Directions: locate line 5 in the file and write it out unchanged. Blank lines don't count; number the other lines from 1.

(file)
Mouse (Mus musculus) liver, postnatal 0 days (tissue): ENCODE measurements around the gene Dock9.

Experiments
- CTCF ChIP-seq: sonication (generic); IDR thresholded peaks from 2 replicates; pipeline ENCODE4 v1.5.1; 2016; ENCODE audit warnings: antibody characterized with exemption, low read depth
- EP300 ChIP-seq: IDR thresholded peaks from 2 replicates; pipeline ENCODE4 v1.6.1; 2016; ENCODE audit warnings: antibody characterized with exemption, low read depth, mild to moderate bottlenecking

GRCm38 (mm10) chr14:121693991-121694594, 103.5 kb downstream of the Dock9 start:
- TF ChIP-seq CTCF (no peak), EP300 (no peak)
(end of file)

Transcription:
GRCm38 (mm10) chr14:121693991-121694594, 103.5 kb downstream of the Dock9 start: